Laughter, running, jumping, being silly, twirling, smiling, creating—all are part of play and having fun! Instinctively, as parents and teachers, we know the importance of play for our kids (and ourselves)—it gives them/us a welcome break from stress and promotes mental health. Yet, we often put play last after homework, sports, jobs, and the constant daily routines of life. The American Academy of Pediatrics promotes play as essential to a child’s development because research shows that it improves learning, cognitive awareness, physical, social, and emotional wellbeing. Fortunately, play is making a comeback because we are remembering how critical it is to healthy brain and body development. Play gives kids tremendous learning opportunities, including how to work with others, manage feelings, think, plan, make decisions, and read other people’s emotions. Play also promotes physical fitness, creativity, self-expression, self-regulation, and healthy boundaries—basically physical and emotional wellness and mental health!
Global Play Labs
There are organizations all over the world embracing the forgotten benefits of play. In Bangladesh, they have created play labs for kids in poorer communities who aren’t exposed to the benefits of preschool and early learning. The World Bank is watching and adding billions of dollars to these resources to help bring a play curriculum to underprivileged kids all over the world. Research has shown that investing in a child early will promote brain development and improve their abilities later in life.
Global School Play Day
There is even a Global School Play Day on February 5th each year where kids take an entire day off school and just play! Teachers do not guide the play, the students do—only rules for safety and that’s it—just play! Imagine how important these days are for stress relief, interpersonal interaction, and just understanding life.
Play can also be very therapeutic for children struggling with difficult life experiences. Doing something completely different, getting away from a difficult situation, or giving a child the opportunity to process the scenario that’s been difficult by acting it out in play will support a child’s mental health. A friend who had a hospitalized premature infant said her girls often played “hospital,” because having their sister hospitalized was so difficult for them. If your kids are stressed or acting out their trauma in play, don’t try to fix it or guide it in a certain direction, let them play it out (as long as they are safe)— eventually they will master or resolve the issues they are working on. If you have concerns about them or what you see, talk to your pediatrician or consult a therapist.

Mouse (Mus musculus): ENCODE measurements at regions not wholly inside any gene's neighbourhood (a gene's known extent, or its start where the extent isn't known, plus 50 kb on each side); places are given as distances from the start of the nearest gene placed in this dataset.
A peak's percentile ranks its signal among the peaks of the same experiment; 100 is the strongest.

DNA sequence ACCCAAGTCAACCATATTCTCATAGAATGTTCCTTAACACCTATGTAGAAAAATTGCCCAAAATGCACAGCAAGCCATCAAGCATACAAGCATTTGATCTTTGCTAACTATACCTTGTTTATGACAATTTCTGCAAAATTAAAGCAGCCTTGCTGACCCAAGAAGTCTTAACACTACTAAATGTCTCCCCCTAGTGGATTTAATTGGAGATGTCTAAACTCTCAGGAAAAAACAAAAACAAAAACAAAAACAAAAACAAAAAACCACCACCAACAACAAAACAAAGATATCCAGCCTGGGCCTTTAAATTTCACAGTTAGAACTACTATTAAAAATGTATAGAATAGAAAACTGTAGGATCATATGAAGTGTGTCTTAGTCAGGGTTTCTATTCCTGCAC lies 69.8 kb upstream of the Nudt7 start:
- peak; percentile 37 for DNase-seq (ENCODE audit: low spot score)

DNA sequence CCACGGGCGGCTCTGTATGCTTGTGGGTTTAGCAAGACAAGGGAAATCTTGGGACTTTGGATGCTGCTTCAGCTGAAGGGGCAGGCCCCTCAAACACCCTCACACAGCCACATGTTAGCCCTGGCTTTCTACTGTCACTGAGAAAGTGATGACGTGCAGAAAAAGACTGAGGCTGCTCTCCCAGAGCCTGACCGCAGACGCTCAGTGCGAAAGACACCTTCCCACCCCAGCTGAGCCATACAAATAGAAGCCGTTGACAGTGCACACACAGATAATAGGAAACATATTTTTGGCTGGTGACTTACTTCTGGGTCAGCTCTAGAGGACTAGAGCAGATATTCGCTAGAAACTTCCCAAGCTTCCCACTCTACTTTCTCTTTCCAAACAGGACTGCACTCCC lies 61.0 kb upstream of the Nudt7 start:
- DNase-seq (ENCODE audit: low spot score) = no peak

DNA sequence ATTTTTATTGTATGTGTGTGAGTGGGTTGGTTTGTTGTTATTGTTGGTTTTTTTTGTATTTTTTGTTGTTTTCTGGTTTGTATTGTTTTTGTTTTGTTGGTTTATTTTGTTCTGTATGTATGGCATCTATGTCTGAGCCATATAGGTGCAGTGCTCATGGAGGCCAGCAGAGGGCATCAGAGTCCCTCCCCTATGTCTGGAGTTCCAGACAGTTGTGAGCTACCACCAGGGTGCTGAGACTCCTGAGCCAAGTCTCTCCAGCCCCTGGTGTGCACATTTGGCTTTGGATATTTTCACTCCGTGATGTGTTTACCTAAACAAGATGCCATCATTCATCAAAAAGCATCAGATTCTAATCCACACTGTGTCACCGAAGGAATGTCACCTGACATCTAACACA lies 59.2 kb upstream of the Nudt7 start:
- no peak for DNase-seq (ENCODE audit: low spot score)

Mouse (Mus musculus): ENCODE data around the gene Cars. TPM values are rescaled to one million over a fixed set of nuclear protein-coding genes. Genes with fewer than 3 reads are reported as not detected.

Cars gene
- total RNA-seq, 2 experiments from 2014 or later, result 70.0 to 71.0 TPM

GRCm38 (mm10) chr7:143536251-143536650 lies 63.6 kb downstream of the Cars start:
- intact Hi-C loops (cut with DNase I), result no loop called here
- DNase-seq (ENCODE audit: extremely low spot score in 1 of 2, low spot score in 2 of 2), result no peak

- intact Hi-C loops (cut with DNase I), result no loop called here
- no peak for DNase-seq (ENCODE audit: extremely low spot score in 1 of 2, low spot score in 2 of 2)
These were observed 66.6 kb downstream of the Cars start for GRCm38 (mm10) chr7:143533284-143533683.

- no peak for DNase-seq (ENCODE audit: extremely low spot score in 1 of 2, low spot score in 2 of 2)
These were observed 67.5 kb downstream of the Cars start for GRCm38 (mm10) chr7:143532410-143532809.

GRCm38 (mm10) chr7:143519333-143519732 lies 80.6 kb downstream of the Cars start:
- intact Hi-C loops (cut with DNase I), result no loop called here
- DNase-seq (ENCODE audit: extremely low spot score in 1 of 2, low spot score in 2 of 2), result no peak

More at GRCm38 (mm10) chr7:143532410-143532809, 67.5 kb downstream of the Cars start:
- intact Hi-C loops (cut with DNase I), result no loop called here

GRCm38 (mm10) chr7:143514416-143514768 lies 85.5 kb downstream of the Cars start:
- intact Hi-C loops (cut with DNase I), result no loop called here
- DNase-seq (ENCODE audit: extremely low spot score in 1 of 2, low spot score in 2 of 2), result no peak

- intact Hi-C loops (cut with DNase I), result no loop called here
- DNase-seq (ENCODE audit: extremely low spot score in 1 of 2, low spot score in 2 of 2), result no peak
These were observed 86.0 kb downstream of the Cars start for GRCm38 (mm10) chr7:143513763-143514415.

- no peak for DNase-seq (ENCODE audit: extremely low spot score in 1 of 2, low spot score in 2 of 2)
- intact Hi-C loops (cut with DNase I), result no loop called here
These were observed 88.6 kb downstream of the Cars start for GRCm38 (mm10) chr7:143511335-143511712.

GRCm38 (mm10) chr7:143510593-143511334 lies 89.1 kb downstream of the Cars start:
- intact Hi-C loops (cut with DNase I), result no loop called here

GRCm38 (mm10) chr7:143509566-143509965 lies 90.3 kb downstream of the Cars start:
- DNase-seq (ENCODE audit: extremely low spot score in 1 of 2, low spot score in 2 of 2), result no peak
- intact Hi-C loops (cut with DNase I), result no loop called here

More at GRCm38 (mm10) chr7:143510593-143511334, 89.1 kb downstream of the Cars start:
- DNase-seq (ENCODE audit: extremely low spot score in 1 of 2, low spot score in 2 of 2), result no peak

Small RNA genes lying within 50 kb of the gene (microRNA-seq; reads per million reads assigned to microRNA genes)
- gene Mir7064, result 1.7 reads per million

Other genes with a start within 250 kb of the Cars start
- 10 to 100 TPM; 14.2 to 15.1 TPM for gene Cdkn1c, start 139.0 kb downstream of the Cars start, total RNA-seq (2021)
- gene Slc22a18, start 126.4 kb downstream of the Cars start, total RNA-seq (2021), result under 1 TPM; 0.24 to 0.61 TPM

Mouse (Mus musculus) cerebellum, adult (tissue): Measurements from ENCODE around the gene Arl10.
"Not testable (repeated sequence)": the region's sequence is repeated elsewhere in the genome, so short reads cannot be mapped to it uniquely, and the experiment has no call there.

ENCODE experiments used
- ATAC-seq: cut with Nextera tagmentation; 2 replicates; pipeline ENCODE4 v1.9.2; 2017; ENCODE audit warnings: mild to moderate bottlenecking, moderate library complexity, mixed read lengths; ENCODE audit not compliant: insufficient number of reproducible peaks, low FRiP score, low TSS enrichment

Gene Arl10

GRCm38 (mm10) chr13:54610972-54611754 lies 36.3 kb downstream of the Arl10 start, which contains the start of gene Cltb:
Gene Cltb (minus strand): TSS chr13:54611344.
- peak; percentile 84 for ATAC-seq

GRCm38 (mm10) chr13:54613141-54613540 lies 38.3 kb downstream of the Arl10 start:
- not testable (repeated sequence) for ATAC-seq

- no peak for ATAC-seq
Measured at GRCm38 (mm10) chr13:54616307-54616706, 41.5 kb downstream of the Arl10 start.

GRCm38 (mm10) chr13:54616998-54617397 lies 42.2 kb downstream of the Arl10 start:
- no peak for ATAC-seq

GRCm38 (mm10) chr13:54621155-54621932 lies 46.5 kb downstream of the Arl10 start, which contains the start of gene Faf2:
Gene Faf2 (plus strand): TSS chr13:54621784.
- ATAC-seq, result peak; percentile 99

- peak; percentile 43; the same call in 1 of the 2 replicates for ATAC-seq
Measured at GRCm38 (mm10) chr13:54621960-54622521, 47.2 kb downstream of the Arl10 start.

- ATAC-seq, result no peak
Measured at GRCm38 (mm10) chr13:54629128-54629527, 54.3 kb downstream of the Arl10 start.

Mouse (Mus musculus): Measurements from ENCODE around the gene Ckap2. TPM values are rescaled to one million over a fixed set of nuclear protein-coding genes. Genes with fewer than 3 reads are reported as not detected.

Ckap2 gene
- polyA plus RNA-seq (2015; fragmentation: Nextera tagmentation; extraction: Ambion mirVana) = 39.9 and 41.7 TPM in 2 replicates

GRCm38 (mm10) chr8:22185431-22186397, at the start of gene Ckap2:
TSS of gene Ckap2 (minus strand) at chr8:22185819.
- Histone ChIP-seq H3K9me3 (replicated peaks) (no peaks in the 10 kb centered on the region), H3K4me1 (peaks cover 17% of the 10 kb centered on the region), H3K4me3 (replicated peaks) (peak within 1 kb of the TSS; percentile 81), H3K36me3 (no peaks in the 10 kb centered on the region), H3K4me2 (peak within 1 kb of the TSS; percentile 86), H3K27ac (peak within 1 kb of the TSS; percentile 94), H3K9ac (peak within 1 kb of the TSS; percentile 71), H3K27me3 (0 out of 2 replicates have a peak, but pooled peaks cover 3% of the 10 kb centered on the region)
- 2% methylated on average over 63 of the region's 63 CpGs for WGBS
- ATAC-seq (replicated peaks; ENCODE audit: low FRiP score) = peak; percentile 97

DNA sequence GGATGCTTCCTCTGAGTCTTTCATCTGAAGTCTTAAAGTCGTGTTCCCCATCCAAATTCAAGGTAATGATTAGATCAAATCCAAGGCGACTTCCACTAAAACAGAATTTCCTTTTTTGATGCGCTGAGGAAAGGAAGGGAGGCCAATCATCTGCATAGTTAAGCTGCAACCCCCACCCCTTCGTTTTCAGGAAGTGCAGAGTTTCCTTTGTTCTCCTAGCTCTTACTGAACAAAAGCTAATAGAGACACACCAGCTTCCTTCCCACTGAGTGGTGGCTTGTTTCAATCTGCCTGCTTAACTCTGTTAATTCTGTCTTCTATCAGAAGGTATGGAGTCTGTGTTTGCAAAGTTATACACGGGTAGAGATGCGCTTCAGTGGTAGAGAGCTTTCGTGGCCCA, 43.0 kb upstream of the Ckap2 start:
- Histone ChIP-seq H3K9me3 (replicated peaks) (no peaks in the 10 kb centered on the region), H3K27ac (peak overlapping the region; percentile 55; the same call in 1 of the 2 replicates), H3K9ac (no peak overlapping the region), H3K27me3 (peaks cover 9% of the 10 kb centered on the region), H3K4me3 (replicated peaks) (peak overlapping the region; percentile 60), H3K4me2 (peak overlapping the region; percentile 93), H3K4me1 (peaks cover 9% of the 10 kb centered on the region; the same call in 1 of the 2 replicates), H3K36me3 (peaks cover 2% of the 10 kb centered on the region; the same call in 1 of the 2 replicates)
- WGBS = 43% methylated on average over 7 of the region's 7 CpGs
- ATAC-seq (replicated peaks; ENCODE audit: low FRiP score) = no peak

Teaching your child (or yourself) to play
Many of us didn’t grow up understanding how to play so it can be hard to teach and encourage your child to play. But the cool thing is that children naturally know how to play, and you can follow their lead and have fun doing it! The first step is to find out what your child likes to do. This may change over time, so be flexible. Some kids might like cool science experiments, some only want to do something physical and outdoors, others may have music interests, want to cook with you, draw or create—the list is endless, but try to avoid video games—more can be learned without a screen! Instead provide the raw materials your child needs to pursue their interests, explore their imaginations, experience the world around them, or express their creativity.
Ideas for Play
Here are some suggestions for games to play with students/kids. They will help with physical and emotional wellness.
• Chase bubbles.
• Have a picnic (indoors or out).
• Play hide-n-seek.
• Card or board games.
• Decorate cookies together.
• Guess the mystery food.
• Have a pillow fight.
• Cut snowflakes out of paper.
• “I see something in Grandma’s grocery store and
it starts with the letter ___.”
• “I spy with my little eye, something that is (name
a color). Guess what it is!”
• Play music, dance, and freeze—see how silly
If you or your child is struggling with stress or an event in their life that has been difficult, play can be a perfect outlet. Sometimes they may need to talk or write about their feelings before they can let go and play. Using The Imagine Journals will help them process what is making them feel down, sad, mad, etc. Try doing The Imagine Project with your classroom or in your family to help support their mental health and bring them back to a place they can run, jump, and laugh again. For more information on stress and trauma in kids you can read The Imagine Project: Empowering Kids to rise above Drama, Trauma, and Stress (Yampa Valley Publishing, 2018) You can download the free journals at www.theimagineproject.org)
Thank you and happy playing!